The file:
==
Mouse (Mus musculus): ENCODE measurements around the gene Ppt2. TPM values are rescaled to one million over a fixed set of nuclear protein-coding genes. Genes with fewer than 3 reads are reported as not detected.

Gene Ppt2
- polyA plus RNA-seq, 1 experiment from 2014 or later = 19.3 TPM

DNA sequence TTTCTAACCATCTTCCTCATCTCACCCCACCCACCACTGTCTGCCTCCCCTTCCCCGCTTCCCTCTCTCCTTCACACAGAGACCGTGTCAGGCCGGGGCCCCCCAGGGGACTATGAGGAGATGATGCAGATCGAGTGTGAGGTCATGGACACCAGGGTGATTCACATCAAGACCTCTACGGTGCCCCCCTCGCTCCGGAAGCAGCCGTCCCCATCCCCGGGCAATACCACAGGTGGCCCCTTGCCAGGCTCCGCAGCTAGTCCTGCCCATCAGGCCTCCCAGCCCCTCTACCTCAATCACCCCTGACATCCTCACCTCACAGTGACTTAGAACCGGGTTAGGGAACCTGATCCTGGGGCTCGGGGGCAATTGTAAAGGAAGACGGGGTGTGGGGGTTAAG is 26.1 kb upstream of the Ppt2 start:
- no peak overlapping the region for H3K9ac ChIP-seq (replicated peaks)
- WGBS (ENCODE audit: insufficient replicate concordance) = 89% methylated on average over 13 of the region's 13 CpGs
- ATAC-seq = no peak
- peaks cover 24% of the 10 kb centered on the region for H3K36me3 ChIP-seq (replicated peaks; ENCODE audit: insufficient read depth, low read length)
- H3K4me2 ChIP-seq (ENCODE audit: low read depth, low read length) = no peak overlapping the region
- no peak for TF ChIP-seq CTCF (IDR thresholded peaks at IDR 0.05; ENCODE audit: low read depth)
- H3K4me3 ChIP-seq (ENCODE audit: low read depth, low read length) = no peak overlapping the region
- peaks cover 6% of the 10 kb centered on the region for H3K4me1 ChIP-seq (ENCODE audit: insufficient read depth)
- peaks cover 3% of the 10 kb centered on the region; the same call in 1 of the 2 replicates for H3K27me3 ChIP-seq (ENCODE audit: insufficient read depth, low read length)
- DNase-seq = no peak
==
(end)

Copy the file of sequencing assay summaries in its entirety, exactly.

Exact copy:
Mouse (Mus musculus): ENCODE measurements around the gene Ppt2. TPM values are rescaled to one million over a fixed set of nuclear protein-coding genes. Genes with fewer than 3 reads are reported as not detected.

Gene Ppt2
- polyA plus RNA-seq, 1 experiment from 2014 or later = 19.3 TPM

DNA sequence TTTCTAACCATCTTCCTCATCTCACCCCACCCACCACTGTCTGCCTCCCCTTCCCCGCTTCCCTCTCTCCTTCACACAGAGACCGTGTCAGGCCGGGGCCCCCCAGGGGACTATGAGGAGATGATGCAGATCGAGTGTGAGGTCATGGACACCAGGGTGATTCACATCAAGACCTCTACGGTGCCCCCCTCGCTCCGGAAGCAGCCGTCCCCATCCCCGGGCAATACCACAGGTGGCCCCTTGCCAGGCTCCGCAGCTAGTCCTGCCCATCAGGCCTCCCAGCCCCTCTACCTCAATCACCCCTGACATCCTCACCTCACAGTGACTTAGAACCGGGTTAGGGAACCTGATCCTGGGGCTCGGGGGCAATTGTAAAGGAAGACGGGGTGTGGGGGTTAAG is 26.1 kb upstream of the Ppt2 start:
- no peak overlapping the region for H3K9ac ChIP-seq (replicated peaks)
- WGBS (ENCODE audit: insufficient replicate concordance) = 89% methylated on average over 13 of the region's 13 CpGs
- ATAC-seq = no peak
- peaks cover 24% of the 10 kb centered on the region for H3K36me3 ChIP-seq (replicated peaks; ENCODE audit: insufficient read depth, low read length)
- H3K4me2 ChIP-seq (ENCODE audit: low read depth, low read length) = no peak overlapping the region
- no peak for TF ChIP-seq CTCF (IDR thresholded peaks at IDR 0.05; ENCODE audit: low read depth)
- H3K4me3 ChIP-seq (ENCODE audit: low read depth, low read length) = no peak overlapping the region
- peaks cover 6% of the 10 kb centered on the region for H3K4me1 ChIP-seq (ENCODE audit: insufficient read depth)
- peaks cover 3% of the 10 kb centered on the region; the same call in 1 of the 2 replicates for H3K27me3 ChIP-seq (ENCODE audit: insufficient read depth, low read length)
- DNase-seq = no peak